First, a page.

Found in 5 comments
jbarciauskas · 2018-02-06 · Original thread
This article is untethered from the mammoth amounts of research that's been done specifically on how people learn. The answer to this question doesn't lie in anecdotes about various professors' "philosophy", in fact that kind of approach is a huge barrier to actually improving the learning that occurs on college campuses. This is an opinion article, so I understand it's not thorough reporting, but the author should familiarize herself with the literature.

A book like is accessible and provides a good survey of what we know about how the brain learns and remembers things, and how it relates to existing practices.

hugja · 2017-11-07 · Original thread
Any books or other resources you recommend to learn these things? On learning to learn I have enjoyed A Mind for Numbers[1] by Barbra Oakley with Coursera course[2], Make it Stick[3] by Peter C. Brown, and How We Learn[4] by Benedict Carey.





MarkMc · 2017-04-20 · Original thread
There's a great book called 'Making It Stick' which details effective, proven methods to improve memorisation and learning. Spaced repition (or more generally active recall) is one of those major methods.


I just read the audiobook version of this:

It's pretty good.

The main idea is that learning is supposed to feel hard. That sense of frustration and confusion is what building new neural connections feels like.

troydj · 2015-08-12 · Original thread
Don't be depressed. This is normal. All memories are subject to gradual decay. The best way to prevent this decay is by reviewing and testing yourself on the material you want to remember. Unless one reviews or uses specific knowledge regularly, corresponding memories will fade on courses taken, books read, bugs fixed, technologies or languages learned, code that's been understood (read) or written, etc.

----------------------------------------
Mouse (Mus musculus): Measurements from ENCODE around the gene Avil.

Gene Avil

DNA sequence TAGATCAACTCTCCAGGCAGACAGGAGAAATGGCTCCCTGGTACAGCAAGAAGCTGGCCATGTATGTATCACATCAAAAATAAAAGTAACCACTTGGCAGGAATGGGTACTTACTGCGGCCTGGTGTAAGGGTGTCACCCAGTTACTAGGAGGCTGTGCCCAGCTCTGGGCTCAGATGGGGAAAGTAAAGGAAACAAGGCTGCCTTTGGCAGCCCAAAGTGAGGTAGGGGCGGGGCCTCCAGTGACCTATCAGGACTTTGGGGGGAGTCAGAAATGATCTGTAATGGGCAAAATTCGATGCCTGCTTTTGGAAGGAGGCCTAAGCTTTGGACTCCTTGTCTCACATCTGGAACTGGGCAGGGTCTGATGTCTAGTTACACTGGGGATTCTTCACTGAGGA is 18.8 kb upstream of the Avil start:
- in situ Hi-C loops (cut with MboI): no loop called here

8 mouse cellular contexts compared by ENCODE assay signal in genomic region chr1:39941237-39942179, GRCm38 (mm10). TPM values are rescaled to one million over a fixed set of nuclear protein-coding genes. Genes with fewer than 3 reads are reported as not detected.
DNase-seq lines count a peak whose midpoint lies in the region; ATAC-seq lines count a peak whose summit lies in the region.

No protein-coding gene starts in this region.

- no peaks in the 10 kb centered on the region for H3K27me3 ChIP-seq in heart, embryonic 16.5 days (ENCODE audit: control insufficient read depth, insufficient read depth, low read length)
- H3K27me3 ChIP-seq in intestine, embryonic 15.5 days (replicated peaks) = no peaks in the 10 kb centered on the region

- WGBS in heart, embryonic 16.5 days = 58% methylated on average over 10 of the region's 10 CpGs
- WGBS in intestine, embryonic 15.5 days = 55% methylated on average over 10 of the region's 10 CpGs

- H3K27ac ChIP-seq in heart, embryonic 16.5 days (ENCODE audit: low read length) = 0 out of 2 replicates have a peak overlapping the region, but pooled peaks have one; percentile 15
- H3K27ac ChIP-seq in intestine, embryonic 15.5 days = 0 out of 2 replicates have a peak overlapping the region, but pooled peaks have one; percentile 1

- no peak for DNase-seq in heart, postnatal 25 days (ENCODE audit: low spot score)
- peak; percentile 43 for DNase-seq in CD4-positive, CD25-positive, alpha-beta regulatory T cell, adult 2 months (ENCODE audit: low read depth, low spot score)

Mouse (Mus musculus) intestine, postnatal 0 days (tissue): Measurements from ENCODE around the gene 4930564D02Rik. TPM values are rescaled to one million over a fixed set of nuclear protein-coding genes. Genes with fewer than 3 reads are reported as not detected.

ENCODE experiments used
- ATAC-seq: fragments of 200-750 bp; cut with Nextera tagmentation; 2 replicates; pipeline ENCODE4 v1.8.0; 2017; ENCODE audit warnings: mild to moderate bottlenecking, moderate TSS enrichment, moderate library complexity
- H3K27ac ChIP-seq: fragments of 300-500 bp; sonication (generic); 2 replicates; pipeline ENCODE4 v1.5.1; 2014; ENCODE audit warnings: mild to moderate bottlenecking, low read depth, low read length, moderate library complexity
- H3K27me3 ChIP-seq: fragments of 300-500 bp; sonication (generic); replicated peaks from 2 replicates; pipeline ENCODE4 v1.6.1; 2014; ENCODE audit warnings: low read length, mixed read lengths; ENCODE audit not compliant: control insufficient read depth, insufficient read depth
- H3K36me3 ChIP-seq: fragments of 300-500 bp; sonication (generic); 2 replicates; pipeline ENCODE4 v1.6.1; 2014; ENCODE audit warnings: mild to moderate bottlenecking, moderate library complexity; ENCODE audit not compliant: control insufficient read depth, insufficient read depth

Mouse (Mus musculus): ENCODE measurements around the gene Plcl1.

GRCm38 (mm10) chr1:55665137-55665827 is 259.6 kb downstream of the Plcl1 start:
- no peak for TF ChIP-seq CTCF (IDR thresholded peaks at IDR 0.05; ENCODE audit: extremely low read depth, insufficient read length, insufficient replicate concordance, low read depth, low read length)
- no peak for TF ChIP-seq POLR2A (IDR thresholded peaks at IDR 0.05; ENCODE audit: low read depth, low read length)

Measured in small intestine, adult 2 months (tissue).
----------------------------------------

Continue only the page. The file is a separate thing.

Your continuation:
If you only spent a few weeks working on that new project, then you probably didn't spend near the amount of time Bill Gates spent writing, thinking about, and reviewing his Altair BASIC code. Even though he whipped up his code in less than a month or two prior to the first MITS demo, he likely spent weeks or months after that demo modifying and polishing the BASIC interpreter for subsequent releases. You didn't mention your experience level, but Gates' years of prior programming experience likely benefited him as well, providing him with a nice cognitive framework to which lots of these facts could "stick."

One additional thing: when Gates says he still knows the source code for Altair BASIC by heart, it probably doesn't mean "completely, line-by-line" by heart. I'm guessing it means he still remembers some snippets by heart, or that he believes he could re-write it from scratch from memory (which would still be exceedingly impressive).

Some useful resources on memory and learning:

Memory and Learning: Myths and Facts (

Want to Remember Everything You'll Ever Learn? Surrender to This Algorithm (

Make It Stick: The Science of Successful Learning (

View this Book on Amazon